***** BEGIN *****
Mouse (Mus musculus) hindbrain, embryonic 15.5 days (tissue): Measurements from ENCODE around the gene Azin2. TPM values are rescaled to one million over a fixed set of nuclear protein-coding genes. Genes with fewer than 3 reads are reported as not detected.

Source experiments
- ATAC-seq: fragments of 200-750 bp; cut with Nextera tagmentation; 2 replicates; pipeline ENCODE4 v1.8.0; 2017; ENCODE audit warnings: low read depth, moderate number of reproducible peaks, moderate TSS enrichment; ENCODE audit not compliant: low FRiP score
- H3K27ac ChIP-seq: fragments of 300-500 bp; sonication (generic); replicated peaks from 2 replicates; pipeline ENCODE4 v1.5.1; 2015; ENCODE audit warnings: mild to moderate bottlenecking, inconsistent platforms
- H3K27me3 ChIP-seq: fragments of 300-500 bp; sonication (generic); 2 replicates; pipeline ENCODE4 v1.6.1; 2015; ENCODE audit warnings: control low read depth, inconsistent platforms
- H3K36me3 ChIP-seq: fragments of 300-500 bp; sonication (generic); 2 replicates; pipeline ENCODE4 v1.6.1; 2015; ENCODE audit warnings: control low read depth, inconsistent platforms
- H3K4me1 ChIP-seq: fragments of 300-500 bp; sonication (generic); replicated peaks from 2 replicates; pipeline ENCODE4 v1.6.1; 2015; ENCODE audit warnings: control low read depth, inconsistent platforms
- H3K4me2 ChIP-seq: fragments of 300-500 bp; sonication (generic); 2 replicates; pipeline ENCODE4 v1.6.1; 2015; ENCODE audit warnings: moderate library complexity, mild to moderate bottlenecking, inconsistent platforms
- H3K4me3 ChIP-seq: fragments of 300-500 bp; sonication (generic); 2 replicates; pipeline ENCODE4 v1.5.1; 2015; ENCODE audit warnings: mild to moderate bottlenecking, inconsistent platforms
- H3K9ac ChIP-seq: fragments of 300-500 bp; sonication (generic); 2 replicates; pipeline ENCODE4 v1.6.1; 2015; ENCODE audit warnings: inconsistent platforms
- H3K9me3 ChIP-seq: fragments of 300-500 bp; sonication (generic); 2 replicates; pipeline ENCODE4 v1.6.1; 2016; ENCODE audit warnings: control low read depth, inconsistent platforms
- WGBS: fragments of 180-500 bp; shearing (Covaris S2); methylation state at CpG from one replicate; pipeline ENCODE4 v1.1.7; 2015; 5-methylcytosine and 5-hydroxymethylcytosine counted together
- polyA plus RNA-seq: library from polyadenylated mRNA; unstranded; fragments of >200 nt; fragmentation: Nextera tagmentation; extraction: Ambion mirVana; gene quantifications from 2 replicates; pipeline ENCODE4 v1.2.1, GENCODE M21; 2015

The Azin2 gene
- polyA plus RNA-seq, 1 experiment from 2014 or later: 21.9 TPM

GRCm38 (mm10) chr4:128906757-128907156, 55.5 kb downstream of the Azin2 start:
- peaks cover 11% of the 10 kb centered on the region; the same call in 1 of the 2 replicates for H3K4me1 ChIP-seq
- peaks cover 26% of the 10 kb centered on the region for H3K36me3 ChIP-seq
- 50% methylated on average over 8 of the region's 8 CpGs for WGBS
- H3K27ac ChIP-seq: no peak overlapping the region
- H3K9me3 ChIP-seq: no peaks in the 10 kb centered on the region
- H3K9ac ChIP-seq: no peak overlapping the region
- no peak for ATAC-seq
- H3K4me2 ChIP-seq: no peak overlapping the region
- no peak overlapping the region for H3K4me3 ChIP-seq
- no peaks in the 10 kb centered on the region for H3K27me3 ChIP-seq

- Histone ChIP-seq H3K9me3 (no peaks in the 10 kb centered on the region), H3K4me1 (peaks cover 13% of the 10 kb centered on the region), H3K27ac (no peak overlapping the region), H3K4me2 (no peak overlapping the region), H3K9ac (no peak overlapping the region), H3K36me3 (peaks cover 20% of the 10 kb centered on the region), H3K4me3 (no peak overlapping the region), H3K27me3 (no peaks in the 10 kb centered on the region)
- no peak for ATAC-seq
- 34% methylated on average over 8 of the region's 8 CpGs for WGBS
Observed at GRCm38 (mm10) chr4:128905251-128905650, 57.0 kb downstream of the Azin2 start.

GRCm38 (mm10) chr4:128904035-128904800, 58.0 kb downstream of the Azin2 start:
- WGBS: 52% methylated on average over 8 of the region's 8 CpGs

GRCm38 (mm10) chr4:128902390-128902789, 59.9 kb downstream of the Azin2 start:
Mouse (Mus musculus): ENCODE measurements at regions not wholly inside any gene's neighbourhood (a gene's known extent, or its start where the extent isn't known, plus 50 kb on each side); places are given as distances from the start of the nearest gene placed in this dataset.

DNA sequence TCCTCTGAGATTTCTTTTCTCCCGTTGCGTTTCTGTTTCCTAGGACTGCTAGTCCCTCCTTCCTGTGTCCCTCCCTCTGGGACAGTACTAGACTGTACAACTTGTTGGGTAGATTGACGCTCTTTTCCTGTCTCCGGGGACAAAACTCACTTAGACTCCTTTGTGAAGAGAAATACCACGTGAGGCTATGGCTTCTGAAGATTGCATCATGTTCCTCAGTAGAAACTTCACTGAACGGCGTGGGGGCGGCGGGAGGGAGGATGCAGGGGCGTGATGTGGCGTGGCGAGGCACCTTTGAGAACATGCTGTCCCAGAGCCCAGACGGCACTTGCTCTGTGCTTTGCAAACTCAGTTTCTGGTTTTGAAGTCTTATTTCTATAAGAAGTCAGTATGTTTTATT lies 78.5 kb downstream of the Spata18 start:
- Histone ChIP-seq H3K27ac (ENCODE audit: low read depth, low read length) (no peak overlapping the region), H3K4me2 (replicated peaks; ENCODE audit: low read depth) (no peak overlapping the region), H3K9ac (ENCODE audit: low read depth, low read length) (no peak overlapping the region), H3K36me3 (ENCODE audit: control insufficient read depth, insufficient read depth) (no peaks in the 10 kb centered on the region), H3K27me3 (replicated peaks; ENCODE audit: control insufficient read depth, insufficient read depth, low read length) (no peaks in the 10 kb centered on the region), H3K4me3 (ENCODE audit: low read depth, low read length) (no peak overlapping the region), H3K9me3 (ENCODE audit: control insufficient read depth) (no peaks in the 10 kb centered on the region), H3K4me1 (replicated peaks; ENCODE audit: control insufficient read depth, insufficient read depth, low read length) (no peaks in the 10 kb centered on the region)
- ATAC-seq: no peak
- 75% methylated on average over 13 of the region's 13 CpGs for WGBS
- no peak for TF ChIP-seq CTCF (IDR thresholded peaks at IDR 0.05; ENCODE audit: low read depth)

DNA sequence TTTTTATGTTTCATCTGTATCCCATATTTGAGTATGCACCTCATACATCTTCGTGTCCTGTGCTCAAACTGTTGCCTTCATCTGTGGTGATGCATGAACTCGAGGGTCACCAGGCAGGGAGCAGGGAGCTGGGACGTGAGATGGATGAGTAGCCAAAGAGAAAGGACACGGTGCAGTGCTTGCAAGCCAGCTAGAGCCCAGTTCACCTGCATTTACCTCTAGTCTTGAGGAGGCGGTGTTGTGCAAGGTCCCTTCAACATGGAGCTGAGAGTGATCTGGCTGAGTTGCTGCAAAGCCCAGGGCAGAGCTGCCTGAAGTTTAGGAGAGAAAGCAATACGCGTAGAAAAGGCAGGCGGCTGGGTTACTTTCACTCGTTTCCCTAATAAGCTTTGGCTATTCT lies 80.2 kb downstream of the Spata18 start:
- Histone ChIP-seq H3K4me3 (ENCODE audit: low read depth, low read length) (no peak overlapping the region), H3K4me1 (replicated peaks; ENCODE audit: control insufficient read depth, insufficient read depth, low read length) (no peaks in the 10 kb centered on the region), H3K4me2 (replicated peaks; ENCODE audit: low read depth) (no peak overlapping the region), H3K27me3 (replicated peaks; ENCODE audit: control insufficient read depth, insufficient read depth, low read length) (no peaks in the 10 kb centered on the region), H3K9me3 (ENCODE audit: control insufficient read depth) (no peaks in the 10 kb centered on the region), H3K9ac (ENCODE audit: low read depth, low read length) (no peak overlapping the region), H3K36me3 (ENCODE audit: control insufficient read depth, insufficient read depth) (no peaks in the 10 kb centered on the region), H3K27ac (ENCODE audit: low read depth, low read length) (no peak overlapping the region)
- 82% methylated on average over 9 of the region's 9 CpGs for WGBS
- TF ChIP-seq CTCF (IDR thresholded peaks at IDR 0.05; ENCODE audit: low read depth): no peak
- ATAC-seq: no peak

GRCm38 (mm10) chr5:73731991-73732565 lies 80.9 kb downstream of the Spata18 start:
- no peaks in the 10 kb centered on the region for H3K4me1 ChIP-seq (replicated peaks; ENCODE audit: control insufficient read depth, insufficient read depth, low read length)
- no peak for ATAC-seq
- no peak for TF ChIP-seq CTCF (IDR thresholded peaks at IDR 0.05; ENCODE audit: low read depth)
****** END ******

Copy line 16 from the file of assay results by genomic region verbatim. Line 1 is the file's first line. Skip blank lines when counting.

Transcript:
GRCm38 (mm10) chr4:128906757-128907156, 55.5 kb downstream of the Azin2 start: